Leaves falling from trees at this time of year catch our attention.

Ash tree leaves littered my driveway in May. Maple trees are shedding leaves, too. Upon observation, brown blotches are seen on these leaves and on some leaves in the tree. Anthracnose is a common spring disease causing the blotches. Dr. Nicole Ward, University of Kentucky plant pathologist, discusses the disease and its management in her article.

Actually, anthracnose refers to the symptoms of dark blotching and frequently leaf distortion. Leaf drop often occurs during severe infections. Often, the disease is not fatal to the tree, and a new flush of foliar growth may immediately follow. Twigs and branches infected with the fungi develop cankers and girdled stems.

Anthracnose diseases on different species of trees are not caused by the same fungi. In fact, the pathogens that cause the disease are host specific, meaning the anthracnose pathogen on sycamore will not infect ash, etc. The appearance of the black area and severity of disease differs with each host and with weather conditions.

The fungal pathogens that cause anthracnose diseases have similar life cycles. Spore production occurs during periods of spring rain. Anthracnose fungi sporulate when deciduous tree leaves emerge. Mature leaves are resistant to infection, but slow emergence in spring exposes tender leaves to fungal spores for an extended period of time.

Ash anthracnose, caused by Discula umbrinella, infects buds, leaves, and sometimes twigs. In early spring, infection of buds or expanding leaves results in irregular brown blotches and leaflet distortion. These blotches are frequently associated with leaf margins. Infections that occur once leaves have already expanded result in small brown circular lesions.

As these lesions enlarge, they may come together forming one big brown area. Infected leaflets often drop. Although shoots may become stunted, infection on ash does not result in obvious twig or branch cankers.

Maple anthracnose symptoms begin as leaf spots with dead tissue and may progress into shoot blight and shoot cankers. The way the disease looks on the leaves varies in size and shape depending on the maple species. At least two different anthracnose fungi may be involved, Discula sp. and Kabatiella apocrypta.

On Norway maple, lesions or spots are purple to brown and follow the veins. Leaves of Japanese maple blacken and shrivel up. Brown to reddish brown lesions form along or between veins of sugar maple. Symptoms on sugar maple can be confused with scorch symptoms. Twig infections result in blighting and death of shoot tips.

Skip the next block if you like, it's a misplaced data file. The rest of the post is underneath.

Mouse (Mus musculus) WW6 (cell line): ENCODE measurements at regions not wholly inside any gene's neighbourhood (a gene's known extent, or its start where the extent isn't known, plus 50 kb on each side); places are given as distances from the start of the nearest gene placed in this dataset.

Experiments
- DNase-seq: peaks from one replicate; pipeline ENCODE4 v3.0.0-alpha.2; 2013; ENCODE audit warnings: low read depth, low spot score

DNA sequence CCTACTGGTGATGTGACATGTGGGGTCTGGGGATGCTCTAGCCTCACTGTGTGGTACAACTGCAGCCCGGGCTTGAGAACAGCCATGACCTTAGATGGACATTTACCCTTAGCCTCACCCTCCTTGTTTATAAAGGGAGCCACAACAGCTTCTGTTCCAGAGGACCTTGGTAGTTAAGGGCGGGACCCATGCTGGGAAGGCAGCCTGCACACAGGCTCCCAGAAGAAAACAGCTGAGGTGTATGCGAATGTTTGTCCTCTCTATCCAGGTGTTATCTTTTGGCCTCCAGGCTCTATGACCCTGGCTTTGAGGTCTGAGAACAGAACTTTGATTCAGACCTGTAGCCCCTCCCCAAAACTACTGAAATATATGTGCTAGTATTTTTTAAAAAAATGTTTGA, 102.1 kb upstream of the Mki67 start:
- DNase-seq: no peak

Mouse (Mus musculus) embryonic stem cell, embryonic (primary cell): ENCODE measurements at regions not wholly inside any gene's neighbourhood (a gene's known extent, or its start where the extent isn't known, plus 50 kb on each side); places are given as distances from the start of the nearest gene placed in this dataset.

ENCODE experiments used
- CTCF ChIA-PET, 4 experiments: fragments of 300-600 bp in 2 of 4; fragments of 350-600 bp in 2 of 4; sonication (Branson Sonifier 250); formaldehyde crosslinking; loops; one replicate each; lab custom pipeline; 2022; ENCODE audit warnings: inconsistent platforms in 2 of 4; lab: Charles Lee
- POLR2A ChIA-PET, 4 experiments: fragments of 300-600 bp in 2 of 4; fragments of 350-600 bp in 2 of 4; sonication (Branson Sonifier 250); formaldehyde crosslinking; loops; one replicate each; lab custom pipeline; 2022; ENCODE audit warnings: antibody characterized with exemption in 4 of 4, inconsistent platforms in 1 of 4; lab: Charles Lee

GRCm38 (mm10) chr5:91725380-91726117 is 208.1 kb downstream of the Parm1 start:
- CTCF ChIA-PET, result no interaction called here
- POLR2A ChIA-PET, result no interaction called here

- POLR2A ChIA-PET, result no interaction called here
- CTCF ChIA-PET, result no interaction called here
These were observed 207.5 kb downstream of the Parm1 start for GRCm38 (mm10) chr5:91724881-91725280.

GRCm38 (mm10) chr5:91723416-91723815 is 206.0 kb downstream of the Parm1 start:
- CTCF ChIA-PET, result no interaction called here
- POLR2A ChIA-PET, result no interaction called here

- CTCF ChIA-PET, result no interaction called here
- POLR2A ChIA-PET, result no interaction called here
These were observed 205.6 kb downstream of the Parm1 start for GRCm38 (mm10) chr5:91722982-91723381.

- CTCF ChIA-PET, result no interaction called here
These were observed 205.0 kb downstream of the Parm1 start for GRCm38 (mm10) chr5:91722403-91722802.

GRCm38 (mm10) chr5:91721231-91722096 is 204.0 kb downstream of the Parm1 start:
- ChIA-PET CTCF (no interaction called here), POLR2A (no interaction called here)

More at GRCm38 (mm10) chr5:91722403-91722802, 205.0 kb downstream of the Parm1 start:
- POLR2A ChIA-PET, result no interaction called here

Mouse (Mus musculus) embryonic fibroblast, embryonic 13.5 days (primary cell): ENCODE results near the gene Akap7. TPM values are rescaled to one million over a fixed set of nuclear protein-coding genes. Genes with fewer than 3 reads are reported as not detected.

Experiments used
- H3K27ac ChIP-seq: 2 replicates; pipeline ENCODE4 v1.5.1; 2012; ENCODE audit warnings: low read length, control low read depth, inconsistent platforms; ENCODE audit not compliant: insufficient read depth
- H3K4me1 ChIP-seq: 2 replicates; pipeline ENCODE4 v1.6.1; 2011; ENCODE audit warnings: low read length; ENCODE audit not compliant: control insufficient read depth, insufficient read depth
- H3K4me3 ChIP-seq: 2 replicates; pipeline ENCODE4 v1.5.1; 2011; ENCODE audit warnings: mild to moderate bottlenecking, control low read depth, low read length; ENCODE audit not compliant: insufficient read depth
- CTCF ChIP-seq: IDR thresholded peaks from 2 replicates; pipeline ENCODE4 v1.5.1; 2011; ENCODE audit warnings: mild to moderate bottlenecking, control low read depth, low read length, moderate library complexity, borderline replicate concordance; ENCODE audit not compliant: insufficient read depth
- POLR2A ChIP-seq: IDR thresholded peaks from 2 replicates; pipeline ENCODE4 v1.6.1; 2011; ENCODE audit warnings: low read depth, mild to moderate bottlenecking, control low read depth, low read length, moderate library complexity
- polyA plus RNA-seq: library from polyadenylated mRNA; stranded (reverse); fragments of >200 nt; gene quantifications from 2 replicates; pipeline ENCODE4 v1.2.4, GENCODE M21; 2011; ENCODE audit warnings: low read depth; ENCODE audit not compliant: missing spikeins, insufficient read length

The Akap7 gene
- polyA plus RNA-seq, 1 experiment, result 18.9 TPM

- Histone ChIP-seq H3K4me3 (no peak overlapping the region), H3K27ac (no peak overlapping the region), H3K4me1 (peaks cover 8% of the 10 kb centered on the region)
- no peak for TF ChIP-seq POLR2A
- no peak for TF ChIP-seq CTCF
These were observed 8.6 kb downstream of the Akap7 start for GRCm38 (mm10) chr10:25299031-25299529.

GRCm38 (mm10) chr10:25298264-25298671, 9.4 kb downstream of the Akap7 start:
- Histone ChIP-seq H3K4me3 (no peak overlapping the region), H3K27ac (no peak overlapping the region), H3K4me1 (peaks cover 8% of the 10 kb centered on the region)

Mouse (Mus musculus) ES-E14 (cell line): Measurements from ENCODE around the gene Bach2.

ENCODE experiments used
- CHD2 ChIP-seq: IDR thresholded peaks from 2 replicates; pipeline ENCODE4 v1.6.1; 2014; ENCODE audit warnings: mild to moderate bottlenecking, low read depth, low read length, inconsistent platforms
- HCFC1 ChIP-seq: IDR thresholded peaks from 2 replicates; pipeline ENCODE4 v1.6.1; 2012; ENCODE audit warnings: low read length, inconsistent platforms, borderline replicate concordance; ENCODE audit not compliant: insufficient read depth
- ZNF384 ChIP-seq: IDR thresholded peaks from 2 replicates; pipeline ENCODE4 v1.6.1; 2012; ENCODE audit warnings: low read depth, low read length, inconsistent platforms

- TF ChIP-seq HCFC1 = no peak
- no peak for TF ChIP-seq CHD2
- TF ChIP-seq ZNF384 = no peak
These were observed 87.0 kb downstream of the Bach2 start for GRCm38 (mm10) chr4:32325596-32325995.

Sycamore anthracnose on young, expanding leaves develops irregular dark, necrotic blotching centered along leaf veins or edges. These dark blotches may turn tan-colored as the diseased areas of the leaves dry out. Blighting of twigs or shoots may follow. Trees produce new foliage rather quickly, but affected branches may remain crooked because lateral shoots become dominant when terminal shoots are killed.

For most trees, anthracnose disease is not lethal, but repeated defoliation can be stressful. Additionally, persistent rains and disease spread can lead to infection of twigs and branches. Good cultural practices are important to reduce the disease. Some important points are listed in managing this disease.

Anthracnose is favored by a moist environment. Select a planting site with a sunny eastern exposure to promote rapid foliage drying early in the day.

Remember to rake and destroy fallen leaves, as they can be a source of inoculum or fungal spores. Do not compost infected leaves. Remove dead twigs and branches which serve as an overwintering site for the fungi.

Avoid wounding the tree trunks, such as bumping with lawn equipment and making jagged pruning cuts.

Maintain mulch 2-3 inches thick over the root zone and beyond the drip line but not against the trunk to help maintain soil moisture and protect trees from lawnmower injury.

Protect trees from dry weather and drought. Water the trees at least once a week during hot, dry months using soaker hoses or drip irrigation. Avoid overhead sprinklers; wet foliage favors sporulation and infection.

Diagnose and treat insect and disease problems as soon as possible if appropriate.

Fungicides are often not recommended to manage anthracnose. They can be costly, and it is difficult to effectively cover large trees. These chemicals are protectants and therefore must be applied before infection occurs. Once symptoms develop, it is too late to apply fungicides for controlling anthracnose.

However, if the tree is valuable or if it has been attacked year after year, a fungicide spray program may be justified. Three sprays should be applied in spring: at bud break, when leaves are half-expanded, and when leaves are fully expanded. Good coverage with the fungicide is needed.

For more information about anthracnose on shade trees, contact the Daviess County Cooperative Extension Service at 270-685-8480.

Annette's Tip

To reduce the mosquito populations, remember to avoid water forming puddles where possible. Bacillus thuringiensis israelensis (Bti) toxin is formulated into granules or blocks (Mosquito Dunks) for application to standing water. Follow label instructions.

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